Gardening June 2018

by Jane Ahrens

From Mélie’s Garden

The past two months I have written about different public and private gardens I have seen as I traveled this winter. They all have been interesting to visit, but we on Fishers Island are truly blest to have one of the most enchanting gardens at “Hooverness”, the garden Tom Armstrong created. With Whitney Armstrong and Mike Simoncini’s loving and skillful care the garden is still magnificent. John and I visited earlier this spring and it was superb. The azaleas were beautifully sculptured in the Japanese garden and the hellebores bloomed profusely along the path, mingling with the glorious collection of daffodils. The garden is a great gift to our Island and the Armstrong family is so generous to continue to share it with us. I hope you visit it often on the “open days” through out the year.

May and June are always daunting with what seems to be an overwhelming set of chores to do. This is particularly true on Fishers Island with our very short spring, which has been especially challenging after the endless winter this year. First on the list is to clean up any debris – early weeds and broken branches. Once done you can divide and move perennials, making sure they are well watered in their new home until they become established. Roses should be fertilized once a month through July. Remove all dead wood from hydrangeas and prune to the top green leaves. Once flowerbeds are weeded, mulch can be applied, my favorite being sweet peat from Race Rock. Bagged chips are fine as long as they are small, so they will easily decompose with in a year. Heavy chips do not breakdown as quickly and at my house often blow away in a good wind. Annuals and Vegetables can be planted once the ground warms up, which I usually find sometime is almost mid June.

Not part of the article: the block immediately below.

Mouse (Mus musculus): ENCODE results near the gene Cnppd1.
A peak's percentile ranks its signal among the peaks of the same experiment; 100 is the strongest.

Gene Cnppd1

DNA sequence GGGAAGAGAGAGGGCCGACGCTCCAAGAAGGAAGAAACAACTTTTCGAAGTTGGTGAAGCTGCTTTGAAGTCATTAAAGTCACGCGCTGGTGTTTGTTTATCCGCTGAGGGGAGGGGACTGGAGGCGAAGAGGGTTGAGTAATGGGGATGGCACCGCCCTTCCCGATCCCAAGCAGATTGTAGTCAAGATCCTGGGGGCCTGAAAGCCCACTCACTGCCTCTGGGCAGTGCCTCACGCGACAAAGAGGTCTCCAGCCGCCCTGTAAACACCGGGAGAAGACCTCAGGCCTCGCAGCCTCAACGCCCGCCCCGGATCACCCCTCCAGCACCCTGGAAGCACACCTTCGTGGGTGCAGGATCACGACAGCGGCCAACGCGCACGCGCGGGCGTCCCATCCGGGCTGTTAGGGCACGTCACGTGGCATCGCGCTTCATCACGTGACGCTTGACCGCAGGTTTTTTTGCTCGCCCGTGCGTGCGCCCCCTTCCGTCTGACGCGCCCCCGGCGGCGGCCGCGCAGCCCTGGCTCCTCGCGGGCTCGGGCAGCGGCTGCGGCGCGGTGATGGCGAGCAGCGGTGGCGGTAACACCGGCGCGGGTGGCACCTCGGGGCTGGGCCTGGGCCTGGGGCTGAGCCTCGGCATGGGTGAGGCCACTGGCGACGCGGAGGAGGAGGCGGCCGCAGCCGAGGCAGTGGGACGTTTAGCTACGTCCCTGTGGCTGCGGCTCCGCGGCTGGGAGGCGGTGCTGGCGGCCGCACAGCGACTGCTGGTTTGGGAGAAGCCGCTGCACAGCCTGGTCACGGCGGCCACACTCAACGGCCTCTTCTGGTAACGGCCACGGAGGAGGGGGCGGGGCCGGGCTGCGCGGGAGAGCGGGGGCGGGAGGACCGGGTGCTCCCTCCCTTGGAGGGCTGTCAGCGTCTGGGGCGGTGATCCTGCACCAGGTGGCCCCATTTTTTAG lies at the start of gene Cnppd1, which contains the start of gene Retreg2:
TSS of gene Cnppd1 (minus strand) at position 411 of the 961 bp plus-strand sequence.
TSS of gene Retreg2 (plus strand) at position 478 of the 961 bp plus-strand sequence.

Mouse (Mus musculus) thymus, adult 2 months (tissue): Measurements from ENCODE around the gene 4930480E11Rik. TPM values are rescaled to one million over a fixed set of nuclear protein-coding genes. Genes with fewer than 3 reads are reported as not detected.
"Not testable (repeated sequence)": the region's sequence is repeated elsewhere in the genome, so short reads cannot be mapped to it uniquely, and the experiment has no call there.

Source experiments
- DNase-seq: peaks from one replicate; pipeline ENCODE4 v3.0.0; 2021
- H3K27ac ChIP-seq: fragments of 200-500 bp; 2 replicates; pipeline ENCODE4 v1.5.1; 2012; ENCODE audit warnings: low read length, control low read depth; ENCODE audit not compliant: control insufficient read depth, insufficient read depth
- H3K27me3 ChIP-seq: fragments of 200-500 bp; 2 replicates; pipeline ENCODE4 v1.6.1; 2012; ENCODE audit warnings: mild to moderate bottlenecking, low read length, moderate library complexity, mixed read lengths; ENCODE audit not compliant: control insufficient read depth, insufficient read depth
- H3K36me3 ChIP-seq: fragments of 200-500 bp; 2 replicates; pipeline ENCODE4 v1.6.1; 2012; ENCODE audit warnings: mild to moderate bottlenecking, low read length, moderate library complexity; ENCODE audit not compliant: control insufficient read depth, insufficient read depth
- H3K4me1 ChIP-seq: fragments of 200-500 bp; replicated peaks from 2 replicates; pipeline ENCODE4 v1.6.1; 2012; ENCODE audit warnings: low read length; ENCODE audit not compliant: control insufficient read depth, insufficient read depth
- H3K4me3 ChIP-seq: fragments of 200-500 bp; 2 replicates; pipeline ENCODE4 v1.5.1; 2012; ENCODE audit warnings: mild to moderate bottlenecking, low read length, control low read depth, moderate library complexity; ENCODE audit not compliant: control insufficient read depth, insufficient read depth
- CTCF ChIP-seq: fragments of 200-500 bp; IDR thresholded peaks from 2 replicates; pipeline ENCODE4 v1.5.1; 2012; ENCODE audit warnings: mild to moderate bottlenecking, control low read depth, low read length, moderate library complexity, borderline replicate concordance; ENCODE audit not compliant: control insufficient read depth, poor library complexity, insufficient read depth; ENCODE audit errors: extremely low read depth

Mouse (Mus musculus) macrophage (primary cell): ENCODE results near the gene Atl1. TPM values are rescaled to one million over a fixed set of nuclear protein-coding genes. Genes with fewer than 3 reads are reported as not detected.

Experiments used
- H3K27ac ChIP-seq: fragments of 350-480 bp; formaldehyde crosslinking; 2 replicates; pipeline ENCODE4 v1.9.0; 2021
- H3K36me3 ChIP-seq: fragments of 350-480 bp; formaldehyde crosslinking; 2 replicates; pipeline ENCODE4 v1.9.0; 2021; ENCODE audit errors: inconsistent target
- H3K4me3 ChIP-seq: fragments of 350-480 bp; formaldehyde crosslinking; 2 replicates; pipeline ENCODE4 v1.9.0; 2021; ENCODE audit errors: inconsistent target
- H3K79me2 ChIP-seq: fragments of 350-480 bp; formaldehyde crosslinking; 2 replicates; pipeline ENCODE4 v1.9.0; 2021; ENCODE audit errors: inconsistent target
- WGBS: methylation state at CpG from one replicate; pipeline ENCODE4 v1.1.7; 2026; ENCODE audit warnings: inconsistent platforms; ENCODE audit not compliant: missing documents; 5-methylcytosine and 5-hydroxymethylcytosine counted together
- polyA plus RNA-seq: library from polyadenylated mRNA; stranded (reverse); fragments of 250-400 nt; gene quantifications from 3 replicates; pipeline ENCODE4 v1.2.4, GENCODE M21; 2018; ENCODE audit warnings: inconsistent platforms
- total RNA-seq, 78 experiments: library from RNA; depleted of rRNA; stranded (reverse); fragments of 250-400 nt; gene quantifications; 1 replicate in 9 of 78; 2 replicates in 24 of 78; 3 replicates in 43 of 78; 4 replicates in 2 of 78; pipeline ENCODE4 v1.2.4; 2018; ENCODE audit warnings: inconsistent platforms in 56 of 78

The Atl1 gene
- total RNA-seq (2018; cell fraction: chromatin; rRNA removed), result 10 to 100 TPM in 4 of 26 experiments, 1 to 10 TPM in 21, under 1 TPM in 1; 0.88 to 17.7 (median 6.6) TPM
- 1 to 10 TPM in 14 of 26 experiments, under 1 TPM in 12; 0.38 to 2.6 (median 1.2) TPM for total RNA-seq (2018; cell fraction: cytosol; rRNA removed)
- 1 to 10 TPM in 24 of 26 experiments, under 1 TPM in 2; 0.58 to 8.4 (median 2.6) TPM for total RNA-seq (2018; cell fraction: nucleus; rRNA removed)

This year in my garden travels, I have seen spring bulbs and vegetables being combined in planters. At both Chanticleer and Wave Hill Swiss chard, spinach and different varieties of lettuces were planted among spring flowers. Those early crops enjoy the cool weather and add different colors and textures to the planters. Some crops could do equally well in summer planters combined with flowers. My niece, Jennifer Sanger, has an entire garden in Elevated Garden Beds that did wonderfully well last summer. And Tiggy Ski had an incredible hydro planter full of vegetables! This year, I think it would be fun for anyone interested, to try different combinations of plants in containers – think originally and photograph your creations and send the pictures into at It will be inspiring to see what different combinations people think of and how successful they are through out the summer. Happy growing!

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Featured Photo

USCG Eagle passing the Race early morning March 18, 2023 on her return from the Chesapeake Bay . Photo Credit Marlin Bloethe

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